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Mowat-Wilson syndrome



Mowat-Wilson syndrome
Classification & external resources
OMIM 235730
DiseasesDB 32975

Mowat Wilson syndrome is a rare genetic disorder that was clinically delineated by Dr. D. R. Mowat and Dr. M. J. Wilson in 1998.[1]

Additional recommended knowledge

Contents

Presentation

The disorder is characterized by a number of health defects including Hirschsprung's disease, mental retardation, seizure disorder, delayed growth and motor development, congenital heart disease, genitourinary anomalies and absence of the corpus callosum. Distinctive physical features include microcephaly, narrow chin, cupped ears with protruding lobes, deep and widely set eyes, open mouth, wide nasal bridge and a shortened philtrum.

Causes

The disorder is an autosomal dominant disorder resulting from new mutations or deletions of the ZFHX1B (SMADIP1) gene on chromosome 2q22. However, some of those affected by the disease do not have abnormalities of this gene that are currently detectable.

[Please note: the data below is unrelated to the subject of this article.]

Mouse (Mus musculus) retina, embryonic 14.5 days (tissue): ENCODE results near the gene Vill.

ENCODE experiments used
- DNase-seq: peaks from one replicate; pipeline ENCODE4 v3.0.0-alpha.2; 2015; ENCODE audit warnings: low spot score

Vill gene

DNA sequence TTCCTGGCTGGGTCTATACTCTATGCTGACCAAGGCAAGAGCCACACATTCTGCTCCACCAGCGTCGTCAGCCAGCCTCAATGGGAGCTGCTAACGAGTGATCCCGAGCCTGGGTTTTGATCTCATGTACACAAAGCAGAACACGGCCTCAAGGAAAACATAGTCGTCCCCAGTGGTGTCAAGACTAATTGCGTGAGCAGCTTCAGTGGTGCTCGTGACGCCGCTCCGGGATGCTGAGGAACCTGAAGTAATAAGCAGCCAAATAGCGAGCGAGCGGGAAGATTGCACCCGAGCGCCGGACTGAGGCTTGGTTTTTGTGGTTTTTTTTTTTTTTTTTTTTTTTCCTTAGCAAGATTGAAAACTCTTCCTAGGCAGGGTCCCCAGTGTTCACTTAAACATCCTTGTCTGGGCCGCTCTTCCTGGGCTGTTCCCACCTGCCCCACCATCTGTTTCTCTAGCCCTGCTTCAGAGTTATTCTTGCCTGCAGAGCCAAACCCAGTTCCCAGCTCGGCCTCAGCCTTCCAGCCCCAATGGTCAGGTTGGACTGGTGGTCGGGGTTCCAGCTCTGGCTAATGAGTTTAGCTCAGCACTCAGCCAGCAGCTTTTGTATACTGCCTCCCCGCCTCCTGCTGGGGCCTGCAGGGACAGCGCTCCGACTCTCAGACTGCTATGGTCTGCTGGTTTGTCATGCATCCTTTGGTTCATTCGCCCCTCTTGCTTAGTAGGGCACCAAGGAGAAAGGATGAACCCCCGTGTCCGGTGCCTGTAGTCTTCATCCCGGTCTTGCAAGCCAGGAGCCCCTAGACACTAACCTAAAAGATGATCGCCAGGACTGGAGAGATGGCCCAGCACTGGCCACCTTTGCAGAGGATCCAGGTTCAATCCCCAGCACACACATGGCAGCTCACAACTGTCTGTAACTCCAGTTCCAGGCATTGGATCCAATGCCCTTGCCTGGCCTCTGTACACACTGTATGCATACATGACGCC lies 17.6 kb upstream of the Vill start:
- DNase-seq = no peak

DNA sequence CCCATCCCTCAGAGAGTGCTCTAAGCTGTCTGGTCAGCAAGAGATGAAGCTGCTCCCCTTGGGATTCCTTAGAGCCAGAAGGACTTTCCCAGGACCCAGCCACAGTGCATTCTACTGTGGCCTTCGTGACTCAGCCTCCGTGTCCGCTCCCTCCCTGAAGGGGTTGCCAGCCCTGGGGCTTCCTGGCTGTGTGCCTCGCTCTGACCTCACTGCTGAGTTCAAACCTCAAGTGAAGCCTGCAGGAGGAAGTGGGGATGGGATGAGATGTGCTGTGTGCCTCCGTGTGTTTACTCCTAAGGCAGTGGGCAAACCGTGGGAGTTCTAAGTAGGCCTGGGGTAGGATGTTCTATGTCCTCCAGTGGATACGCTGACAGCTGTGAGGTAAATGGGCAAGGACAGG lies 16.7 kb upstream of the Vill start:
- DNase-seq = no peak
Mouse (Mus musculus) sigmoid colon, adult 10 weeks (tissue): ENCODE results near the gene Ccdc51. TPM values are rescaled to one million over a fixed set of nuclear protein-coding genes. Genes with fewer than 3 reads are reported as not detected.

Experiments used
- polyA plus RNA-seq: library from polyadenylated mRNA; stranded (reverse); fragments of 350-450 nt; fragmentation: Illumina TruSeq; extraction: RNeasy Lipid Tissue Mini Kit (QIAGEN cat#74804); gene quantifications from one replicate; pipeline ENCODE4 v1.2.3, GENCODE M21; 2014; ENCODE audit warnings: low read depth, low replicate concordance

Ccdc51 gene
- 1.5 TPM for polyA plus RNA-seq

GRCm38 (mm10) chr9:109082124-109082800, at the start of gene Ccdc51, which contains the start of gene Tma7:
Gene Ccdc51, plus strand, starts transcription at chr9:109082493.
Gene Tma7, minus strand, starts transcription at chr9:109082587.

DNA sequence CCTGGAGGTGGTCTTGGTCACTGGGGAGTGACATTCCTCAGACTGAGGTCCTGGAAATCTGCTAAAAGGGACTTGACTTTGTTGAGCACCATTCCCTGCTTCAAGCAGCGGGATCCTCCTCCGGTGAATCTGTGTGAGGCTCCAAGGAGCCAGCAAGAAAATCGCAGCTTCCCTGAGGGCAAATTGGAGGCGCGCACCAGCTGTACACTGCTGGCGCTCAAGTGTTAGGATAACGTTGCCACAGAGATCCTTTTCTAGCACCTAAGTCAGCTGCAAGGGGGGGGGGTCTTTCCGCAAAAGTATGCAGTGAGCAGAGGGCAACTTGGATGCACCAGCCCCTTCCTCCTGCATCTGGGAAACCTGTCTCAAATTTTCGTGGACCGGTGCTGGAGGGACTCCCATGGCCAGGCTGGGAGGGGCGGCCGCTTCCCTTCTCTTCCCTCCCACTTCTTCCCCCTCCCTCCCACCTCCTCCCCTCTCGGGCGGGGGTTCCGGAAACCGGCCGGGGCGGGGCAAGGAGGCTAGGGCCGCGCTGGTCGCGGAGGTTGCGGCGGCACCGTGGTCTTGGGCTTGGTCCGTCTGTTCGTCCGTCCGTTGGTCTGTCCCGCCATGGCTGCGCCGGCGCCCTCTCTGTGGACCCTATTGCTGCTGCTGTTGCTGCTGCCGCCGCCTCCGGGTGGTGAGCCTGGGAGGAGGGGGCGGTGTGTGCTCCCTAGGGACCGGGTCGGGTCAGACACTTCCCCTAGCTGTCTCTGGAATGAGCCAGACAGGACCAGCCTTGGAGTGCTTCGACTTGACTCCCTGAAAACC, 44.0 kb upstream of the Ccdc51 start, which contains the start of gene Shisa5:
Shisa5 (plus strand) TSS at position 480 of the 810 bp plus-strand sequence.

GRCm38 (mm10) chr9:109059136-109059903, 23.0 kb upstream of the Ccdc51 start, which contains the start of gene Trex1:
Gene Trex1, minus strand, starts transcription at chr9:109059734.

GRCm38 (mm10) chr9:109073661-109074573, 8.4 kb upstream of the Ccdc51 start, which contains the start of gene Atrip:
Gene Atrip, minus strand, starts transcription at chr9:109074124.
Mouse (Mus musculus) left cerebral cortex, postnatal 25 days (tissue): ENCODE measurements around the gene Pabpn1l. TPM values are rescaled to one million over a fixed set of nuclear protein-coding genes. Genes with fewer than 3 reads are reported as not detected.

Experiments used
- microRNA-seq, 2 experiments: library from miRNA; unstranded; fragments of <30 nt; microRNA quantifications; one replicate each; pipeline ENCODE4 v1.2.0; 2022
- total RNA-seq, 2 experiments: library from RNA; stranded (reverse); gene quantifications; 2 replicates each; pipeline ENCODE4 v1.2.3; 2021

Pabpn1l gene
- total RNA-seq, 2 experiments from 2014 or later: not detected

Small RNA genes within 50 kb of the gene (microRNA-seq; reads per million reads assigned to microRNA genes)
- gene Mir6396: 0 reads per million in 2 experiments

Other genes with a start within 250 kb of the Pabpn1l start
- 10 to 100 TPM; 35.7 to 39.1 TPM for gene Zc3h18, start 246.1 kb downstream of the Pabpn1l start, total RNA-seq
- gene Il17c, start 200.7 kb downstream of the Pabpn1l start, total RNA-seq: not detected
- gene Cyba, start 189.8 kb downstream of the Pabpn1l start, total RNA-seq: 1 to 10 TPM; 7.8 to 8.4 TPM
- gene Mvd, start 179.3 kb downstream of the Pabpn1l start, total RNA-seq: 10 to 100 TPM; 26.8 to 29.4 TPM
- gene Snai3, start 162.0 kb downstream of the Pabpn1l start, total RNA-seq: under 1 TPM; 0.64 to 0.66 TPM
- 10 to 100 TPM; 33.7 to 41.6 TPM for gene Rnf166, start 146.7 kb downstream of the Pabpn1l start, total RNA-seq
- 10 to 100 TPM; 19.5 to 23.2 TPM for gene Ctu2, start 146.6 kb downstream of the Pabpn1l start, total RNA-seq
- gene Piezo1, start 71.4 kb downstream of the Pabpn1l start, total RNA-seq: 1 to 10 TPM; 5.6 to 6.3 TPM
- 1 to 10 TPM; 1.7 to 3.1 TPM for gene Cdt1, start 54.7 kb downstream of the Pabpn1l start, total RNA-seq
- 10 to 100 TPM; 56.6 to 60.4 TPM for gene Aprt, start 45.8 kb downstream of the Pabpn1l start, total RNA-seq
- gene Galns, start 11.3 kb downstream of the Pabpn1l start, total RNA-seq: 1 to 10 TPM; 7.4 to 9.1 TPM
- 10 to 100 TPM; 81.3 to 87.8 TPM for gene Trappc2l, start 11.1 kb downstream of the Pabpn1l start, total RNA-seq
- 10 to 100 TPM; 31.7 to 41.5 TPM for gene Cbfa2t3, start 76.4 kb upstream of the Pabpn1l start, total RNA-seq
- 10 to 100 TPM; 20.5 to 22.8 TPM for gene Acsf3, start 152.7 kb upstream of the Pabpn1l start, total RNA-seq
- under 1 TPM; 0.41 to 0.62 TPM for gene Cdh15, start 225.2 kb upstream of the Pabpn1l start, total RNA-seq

Prognosis

There is no cure for this syndrome. Treatment is supportive and symptomatic.

References

  1. ^ Hirschsprung disease, microcephaly, mental retardation, and characteristic facial features: delineation of a new syndrome and identification of a locus at chromosome 2q22-q23 -- Mowat et al. 35 (8): 617 -- Journal of Medical Genetics. Retrieved on 2007-08-23.
 
This article is licensed under the GNU Free Documentation License. It uses material from the Wikipedia article "Mowat-Wilson_syndrome". A list of authors is available in Wikipedia.
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